After hearing safety concerns from parents on planned transportation cuts, Indianapolis Public Schools officials outlined plans to familiarize students with taking the city bus or walking to school ahead of the changes next school year.
Despite the pushback from families, IPS officials did not discuss potentially scaling back the cuts at a meeting on Tuesday. The district is seeking to eliminate busing for more than 2,600 students in order to reduce its budget by up to $7 million in transportation next school year.
The planned cuts are part of $328 million in reductions that the financially strapped district outlined it needed to make over the course of several years to address its deficit, including potentially closing schools in upcoming years.
The board is scheduled to vote on the transportation proposal on Thursday.
During the work session, district officials told school board members about the community engagement activities they have begun or will start, as well as what feedback they have been receiving.
“We’re just trying to communicate to families that we realize that this is a disruption and a change for some of our students on the heels of a really disruptive year,” Zach Mulholland, the district’s executive director of operations, said.
On top of calling the families of over 2,000 students who will have to start start walking to school and the families of over 600 high school students who will have to use IndyGo instead of school busing, district officials said they hope to ease the transition by allowing families to ride IndyGo for free over the summer, providing bilingual materials, working with community partners, and other initiatives.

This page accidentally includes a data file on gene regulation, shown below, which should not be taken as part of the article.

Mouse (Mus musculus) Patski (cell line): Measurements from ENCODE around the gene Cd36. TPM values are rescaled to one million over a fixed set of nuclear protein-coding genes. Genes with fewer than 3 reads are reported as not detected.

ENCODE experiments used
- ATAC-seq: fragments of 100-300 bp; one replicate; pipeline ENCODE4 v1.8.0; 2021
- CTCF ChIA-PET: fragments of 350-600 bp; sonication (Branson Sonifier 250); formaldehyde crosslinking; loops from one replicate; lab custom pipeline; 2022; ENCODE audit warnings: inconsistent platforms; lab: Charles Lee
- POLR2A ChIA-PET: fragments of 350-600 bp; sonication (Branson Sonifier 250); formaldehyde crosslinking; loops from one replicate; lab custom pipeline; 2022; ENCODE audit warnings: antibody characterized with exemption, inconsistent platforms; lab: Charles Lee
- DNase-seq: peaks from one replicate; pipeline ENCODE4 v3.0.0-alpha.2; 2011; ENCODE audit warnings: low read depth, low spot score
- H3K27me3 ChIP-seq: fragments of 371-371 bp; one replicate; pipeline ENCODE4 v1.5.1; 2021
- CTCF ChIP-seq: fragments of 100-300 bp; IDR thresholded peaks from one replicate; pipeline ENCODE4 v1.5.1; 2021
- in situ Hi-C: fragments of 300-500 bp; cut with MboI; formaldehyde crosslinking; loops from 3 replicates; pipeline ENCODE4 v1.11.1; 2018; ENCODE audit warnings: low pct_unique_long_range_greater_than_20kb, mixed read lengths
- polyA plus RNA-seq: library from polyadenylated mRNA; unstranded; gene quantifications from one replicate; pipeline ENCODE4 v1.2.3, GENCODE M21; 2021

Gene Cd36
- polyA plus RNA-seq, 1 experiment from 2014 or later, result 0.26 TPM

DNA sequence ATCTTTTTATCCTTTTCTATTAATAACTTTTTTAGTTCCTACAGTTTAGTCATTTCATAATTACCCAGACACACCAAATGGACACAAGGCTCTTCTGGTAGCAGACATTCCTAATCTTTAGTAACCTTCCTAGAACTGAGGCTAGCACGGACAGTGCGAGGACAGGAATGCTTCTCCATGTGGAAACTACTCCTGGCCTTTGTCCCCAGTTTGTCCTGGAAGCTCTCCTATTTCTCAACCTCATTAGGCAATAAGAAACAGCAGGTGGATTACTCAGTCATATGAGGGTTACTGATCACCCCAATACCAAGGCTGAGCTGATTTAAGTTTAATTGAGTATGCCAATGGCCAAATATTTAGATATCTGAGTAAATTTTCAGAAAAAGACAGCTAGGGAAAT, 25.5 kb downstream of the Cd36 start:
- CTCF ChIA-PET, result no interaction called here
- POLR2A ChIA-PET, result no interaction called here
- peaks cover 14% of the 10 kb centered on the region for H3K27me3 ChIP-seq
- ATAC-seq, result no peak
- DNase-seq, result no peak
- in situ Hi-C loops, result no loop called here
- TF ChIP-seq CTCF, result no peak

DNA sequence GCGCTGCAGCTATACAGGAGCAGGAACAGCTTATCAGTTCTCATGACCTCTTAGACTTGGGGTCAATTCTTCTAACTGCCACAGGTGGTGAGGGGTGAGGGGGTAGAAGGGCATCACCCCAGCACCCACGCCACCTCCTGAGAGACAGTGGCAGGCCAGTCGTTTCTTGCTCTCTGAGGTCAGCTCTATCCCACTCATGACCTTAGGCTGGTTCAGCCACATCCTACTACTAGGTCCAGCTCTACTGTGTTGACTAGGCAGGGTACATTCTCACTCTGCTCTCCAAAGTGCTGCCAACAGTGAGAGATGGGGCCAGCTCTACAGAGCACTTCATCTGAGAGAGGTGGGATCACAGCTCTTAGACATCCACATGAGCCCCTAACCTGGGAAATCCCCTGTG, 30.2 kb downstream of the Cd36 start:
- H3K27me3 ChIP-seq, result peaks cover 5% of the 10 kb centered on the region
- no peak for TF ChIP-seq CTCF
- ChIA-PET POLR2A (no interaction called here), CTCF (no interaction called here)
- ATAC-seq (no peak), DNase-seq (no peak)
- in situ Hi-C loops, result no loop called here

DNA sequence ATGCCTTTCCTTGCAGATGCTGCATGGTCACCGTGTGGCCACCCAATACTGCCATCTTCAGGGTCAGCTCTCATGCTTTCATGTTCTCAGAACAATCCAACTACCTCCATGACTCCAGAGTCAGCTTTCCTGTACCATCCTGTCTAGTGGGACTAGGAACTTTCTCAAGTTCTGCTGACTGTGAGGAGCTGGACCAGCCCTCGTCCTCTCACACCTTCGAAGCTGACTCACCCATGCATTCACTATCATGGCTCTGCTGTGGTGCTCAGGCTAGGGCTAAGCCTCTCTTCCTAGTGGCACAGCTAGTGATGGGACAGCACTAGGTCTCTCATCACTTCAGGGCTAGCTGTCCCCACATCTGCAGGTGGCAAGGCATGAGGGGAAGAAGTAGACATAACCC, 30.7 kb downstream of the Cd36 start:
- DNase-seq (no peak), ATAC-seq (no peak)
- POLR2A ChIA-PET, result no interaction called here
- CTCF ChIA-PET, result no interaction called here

District officials said school engagement liaisons and other staff have been making calls to families in English and in Spanish and collecting feedback.
The district also plans to ask students who frequently use IndyGo to serve as “ambassadors” to other students. The guides will be trained on safety procedures to help other students through IndyGo.
The district also is planning a “Walking School Bus’’ arranging for students and families to meet with chaperones to walk to school together. Officials also plan to connect parents with carpool support and car safety information.
Officials also want to identify “safe havens” where students can seek refuge if needed while traveling to and from school.
The plan to eliminate transportation for some students has drawn some pushback from board members. Many have addressed their own safety concerns for students.
Commissioner Taria Slack said she’s heard parents’ worries about younger students eventually losing busing in future budget cuts. She worried about traffic hazards and stressed the need for a vetting process with neighborhood chaperones.
“We know we have predators out there and not everyone we can trust,” Slack said. “Even though it’s great to bring the community together,” she said, chaperones need background checks.
Participants from the first transportation town hall last week listed a lack of lighting, sidewalks, supervision, and protection from the weather among their main concerns.
Mulholland said that while the officials take parent concerns seriously, they have had positive feedback from families that have used IndyGo for more than two years of pilot programs.
”We have a pretty robust dataset that gives us confidence not only in our ability for our students to utilize it, but also IndyGo’s ability to execute it safely,” Mulholland said.
About 400 people in total attended the three town hall meetings on transportation last week, and the district’s transportation web page drew about 3,000 page views as of Tuesday, a district official said.
Mulholland said he knew not everyone would be on board. The district’s goal is to help people understand the reason it is having to make hard choices like cutting busing.
The district officials say that they have looked into road hazards, but cannot provide measures like shelters on bus routes or sidewalks on some roads.